Why the Muppets May Hold the Key to the Great Ad Blocking Debate

2015-10-07-1444244094-9053570-muppets_publicdomain.jpg

If I'm doing my job right as a columnist, I should be discussing ad blocking in this latest installment. But I'm going to take a short-cut: If you really want to understand ad blocking, and the latest controversy surrounding the launch of Apple's IOS9, which comes with ad blocking support built in, then read "The ad blocking controversy, explained," by Mathew Yglesias on Vox.

For my column, I'd rather talk about the Muppets -- ok, ok, I'll eventually make my way back to the great Ad Blocking Controversy of 2015, but let's start with the Muppets, Jim Henson's invention from the '50s that changed children's television forever. You may have heard that they're trying to make a comeback in primetime television. But that's not why I care about them.

My renewed interest in Kermit and the gang relates to the lessons from their origins. When the Muppets first came on the scene, there were already plenty of puppet shows on television. You might even say it was a red ocean, meaning that puppet shows were everywhere competing for children's attention on television, as well as advertising dollars to support them.

But most television puppet shows looked like this in the 1950s:

2015-10-07-1444242852-3884757-muppets1.jpg

This is the classic progression of new media. Just as the original news programs on TV were simply radio broadcasts read in front of a camera, these early kids shows replicated an actual puppet show for a television audience.

Jim Henson took a bold step forward by removing the puppet theater and using the entire television screen for his Muppets to roam free. And in these scenes from the Jimmy Dean show, you can see Rowlf the Dog in a repartee with Jimmy Dean. This sort of interplay was unlike any other sort of television puppet show that had come before it.

2015-10-07-1444242895-8569947-muppets2.jpg

Rowlf took off across the nation as the first of Henson's inventions to gain mass appeal among children and adults. Eventually, the dog was such a hit that he crossed the divide into doing advertisements like these that just look funny before you even click on the video:

2015-10-07-1444242932-1711951-muppets3.jpg

Henson saw television as a way to reinvent the whole notion of puppetry. That was his genius, and it spread like wildfire. So it was no real wonder that the advertising world wanted to harness that power as well.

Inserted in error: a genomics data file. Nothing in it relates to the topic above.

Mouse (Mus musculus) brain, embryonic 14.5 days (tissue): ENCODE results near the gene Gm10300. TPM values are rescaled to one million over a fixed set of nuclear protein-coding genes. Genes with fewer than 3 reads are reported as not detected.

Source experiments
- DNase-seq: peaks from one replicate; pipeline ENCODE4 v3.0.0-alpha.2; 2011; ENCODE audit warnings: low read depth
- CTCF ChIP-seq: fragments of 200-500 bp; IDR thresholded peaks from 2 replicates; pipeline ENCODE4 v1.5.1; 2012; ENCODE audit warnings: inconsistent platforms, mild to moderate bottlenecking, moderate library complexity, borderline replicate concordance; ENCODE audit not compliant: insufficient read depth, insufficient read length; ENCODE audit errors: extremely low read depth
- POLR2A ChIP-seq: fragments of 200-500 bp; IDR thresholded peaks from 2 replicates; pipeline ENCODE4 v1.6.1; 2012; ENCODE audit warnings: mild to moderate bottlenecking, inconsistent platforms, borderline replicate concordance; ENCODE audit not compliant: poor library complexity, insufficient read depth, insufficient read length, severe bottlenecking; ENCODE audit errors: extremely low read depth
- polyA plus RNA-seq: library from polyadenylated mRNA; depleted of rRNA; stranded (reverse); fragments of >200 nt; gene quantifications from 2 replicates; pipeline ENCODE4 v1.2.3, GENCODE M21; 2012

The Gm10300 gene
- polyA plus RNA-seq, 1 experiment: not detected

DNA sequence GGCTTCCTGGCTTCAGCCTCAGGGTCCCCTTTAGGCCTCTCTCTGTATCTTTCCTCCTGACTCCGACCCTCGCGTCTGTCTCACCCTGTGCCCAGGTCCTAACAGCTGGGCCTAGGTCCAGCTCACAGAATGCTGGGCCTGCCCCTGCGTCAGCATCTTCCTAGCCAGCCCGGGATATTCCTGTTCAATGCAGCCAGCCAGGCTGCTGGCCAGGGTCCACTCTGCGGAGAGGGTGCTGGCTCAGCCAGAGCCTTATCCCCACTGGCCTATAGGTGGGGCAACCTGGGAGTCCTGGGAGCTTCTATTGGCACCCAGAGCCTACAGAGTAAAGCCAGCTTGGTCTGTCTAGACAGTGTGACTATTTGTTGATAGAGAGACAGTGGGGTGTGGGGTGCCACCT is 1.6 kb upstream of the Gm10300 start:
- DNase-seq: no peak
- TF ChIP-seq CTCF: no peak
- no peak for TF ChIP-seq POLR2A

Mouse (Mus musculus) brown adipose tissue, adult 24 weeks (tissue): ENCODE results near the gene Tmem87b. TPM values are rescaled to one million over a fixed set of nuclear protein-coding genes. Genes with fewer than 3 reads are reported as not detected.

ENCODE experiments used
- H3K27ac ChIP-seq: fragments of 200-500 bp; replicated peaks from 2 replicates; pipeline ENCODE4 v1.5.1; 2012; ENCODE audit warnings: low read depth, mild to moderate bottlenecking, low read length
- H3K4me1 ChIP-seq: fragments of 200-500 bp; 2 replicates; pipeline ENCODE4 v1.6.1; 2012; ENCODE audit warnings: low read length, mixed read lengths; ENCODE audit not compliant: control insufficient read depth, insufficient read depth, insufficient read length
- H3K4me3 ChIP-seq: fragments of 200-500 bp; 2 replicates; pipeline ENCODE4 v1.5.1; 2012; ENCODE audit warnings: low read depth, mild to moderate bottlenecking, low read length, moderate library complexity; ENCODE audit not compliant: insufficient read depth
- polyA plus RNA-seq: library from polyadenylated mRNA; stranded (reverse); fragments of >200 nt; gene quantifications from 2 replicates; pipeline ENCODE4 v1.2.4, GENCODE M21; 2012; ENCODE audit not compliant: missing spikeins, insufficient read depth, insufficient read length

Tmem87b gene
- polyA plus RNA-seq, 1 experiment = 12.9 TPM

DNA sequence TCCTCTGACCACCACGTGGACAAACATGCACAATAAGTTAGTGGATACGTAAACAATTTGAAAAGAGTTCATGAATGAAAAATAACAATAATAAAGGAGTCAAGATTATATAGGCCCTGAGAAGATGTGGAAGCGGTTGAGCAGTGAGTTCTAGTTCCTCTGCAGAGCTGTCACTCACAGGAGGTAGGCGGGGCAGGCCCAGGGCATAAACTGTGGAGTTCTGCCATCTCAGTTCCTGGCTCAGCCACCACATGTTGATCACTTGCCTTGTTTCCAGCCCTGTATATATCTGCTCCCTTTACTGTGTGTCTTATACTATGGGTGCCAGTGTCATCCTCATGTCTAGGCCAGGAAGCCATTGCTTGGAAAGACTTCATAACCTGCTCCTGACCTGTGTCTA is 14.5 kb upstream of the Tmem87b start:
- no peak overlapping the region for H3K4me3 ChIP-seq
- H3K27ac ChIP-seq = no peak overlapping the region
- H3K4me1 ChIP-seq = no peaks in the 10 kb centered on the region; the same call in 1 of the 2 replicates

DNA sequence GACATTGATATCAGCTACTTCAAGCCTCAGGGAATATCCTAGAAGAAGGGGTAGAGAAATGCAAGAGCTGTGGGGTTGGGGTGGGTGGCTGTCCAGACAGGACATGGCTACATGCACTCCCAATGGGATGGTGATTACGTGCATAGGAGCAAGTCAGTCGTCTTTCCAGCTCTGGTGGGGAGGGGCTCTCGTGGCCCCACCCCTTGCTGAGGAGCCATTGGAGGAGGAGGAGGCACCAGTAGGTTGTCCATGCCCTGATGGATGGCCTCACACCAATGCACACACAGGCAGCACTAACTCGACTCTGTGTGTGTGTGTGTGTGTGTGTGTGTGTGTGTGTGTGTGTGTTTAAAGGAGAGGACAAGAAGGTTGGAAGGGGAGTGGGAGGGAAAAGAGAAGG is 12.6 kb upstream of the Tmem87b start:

Now let's turn back to ad blocking. While the jury is still out as to what the real impact will be of ad blocking software across mobile platforms, there's a growing sense that banners and buttons on the web could soon be on the endangered species list.

These banners and buttons are often just like a traditional Punch and Judy television puppet show from the 1950s. Not all that inspiring -- which of course is the real issue. If these web ad formats had been engaging, no one would want to block them.

Sites like BuzzFeed have rediscovered and reinvigorated the idea that it's the publisher who needs to show the advertiser how to make their ads different, powerful, and effective in a new format. Sponsored content (a.k.a. native advertising) is still in its infancy -- and certainly controversial -- but many media players and publishers are finding ways to weave their sponsors' messages into their content in powerful ways. Sometimes these methods blur the boundaries between advertising and editorial too much for my taste, but they are groundbreaking nonetheless.

That's why for those who have cracked the code on whole new ways of advertising online, ad blockers probably don't seem too dire. A good reminder that we may all need to rethink what advertising means across our particular sites if we want to thrive in the mobile world.

For publishers who can't push forward with new and creative advertising formats, staying profitable might become more difficult in the years ahead, bringing to mind a certain frog who once said, "It's not easy being green."

Muppets photo at top by Jeff Christiansen via Public-Domain.pictures.com.